Hospitality under threat as immigration attitudes put question mark over jobs

13 March 2015
Hospitality under threat as immigration attitudes put question mark over jobs

It's time to celebrate our international talent not discourage it, says Peter Ducker, chief executive of the Institute of Hospitality

Opposition to immigration is nothing new; it stretches back to at least the 1960s. But during the recent recession and the years following the 2004 enlargement of the EU, attitudes to immigration have hardened, according to the latest NatCen Social Research British Social Attitudes survey.

Where does this leave UK hospitality? In recent years, we have already seen the shutting down of the Tier 1 (General) and Tier 1 (Post Study Work) visa categories entirely, without any substitute measures put in place. The elimination of the Tier 1 (General) visa, which permitted highly skilled people to look for work in the UK, has greatly reduced the influx of skilled chefs, from more than 5,000 each year to fewer than 100. This is despite 'skilled chefs' being on the Home Office's list of jobs with not enough resident workers to fill available vacancies.

The demise of the Post Study Work visa has also been a blow for UK hospitality as it allowed businesses to hire a non-EU graduate (for up to two years) straight out of university without tackling a mound of paperwork. Now, on completing their degrees, non-EU hospitality management graduates will most likely go straight back to their own countries to start their careers.

Politicians want to ensure that Britons are not put out of work by foreign labour, but we are concerned that, because of the current level of anti-immigration rhetoric, the correct balance is not being struck.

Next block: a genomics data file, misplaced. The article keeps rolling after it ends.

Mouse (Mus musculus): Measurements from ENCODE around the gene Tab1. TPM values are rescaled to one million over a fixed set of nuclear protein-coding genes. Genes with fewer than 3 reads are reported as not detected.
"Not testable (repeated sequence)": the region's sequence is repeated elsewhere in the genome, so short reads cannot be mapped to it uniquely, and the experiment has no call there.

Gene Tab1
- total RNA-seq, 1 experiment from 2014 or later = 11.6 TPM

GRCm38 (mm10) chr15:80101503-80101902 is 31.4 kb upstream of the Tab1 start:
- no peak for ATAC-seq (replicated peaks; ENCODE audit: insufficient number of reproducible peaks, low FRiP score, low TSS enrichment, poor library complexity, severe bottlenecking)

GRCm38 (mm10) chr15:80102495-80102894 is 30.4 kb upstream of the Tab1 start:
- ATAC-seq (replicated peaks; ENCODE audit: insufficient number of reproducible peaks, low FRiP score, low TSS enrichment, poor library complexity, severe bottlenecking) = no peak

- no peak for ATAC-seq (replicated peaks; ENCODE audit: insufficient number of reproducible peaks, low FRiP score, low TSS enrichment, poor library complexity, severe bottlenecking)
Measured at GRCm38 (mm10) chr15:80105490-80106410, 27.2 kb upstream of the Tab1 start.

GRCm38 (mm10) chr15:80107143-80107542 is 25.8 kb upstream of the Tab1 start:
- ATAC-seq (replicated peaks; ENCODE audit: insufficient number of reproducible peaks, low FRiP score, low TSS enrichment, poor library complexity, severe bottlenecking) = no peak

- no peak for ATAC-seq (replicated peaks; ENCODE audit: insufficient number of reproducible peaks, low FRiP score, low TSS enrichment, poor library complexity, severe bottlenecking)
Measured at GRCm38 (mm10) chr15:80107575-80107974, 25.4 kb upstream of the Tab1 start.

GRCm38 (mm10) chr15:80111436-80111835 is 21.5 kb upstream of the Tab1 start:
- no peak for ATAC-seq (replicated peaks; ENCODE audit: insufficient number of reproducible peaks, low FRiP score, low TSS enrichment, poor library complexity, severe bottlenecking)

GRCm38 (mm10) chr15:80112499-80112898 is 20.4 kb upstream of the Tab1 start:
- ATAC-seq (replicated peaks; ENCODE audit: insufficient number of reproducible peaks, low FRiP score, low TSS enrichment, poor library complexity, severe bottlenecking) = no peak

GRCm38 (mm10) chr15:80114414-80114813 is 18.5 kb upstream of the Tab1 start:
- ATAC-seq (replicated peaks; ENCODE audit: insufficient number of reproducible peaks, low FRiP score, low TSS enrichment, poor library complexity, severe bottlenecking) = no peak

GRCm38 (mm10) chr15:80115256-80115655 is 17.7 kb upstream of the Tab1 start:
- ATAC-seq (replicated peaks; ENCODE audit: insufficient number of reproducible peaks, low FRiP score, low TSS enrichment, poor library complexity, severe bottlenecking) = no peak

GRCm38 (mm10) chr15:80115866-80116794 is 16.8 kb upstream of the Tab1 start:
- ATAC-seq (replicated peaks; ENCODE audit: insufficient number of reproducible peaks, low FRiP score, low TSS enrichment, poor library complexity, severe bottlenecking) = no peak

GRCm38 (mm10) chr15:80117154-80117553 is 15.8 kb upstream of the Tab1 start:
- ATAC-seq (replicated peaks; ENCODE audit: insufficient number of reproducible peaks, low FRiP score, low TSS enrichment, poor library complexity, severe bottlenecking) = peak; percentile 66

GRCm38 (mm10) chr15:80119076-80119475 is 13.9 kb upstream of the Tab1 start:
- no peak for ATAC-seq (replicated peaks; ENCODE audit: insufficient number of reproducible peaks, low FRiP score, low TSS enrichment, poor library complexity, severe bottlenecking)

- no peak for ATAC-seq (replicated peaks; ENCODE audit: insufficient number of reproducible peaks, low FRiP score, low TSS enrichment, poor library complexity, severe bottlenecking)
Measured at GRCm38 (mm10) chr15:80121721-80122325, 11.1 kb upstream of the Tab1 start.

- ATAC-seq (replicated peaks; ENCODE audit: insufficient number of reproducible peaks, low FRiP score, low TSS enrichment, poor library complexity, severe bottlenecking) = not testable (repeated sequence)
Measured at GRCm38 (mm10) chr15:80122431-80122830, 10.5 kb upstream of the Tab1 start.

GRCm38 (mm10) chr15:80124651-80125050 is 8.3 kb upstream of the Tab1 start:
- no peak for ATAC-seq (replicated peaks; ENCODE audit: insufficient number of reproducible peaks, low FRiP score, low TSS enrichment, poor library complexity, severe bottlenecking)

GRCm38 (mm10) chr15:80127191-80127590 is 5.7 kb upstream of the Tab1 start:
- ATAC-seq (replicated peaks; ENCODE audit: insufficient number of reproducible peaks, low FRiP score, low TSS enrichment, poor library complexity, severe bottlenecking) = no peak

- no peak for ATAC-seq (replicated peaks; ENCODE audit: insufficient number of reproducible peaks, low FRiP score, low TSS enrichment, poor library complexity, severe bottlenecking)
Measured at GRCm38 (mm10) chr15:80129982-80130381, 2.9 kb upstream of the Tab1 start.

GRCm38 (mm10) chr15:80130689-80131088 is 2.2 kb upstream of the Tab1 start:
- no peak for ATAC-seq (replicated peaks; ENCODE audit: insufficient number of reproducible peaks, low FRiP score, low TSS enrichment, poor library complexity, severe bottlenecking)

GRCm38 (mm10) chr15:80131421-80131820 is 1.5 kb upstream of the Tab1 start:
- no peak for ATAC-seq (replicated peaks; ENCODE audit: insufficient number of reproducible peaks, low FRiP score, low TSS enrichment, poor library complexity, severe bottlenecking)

In recent years, according to the Migration Advisory Committee, the overriding trend has been for migrants to take low-skilled positions, replacing British workers who have moved on to higher-skilled and better-paid work. Many newly arrived migrants are therefore doing vital jobs in areas such as agriculture and food manufacturing that are unattractive to most Britons.

We should be proud that we are providing talented people, whatever their origins, with exciting and rewarding career paths. From speaking to employees who have taken an Institute of Hospitality Management Diploma, we know that many who start in entry-level roles quickly move on to enjoy fulfilling career paths up into management. Excessively limiting or denying the rights of foreigners to work in Britain may create
serious difficulties, not just for our sector, but also for many areas of the economy.

After 7 May, the priority of the new government should be to do all it can to encourage the world's brightest and best to come to the UK, whilst supporting universities, schools and other education and training providers in a drive to address skills shortages and gaps in the domestic workforce in the longer term.

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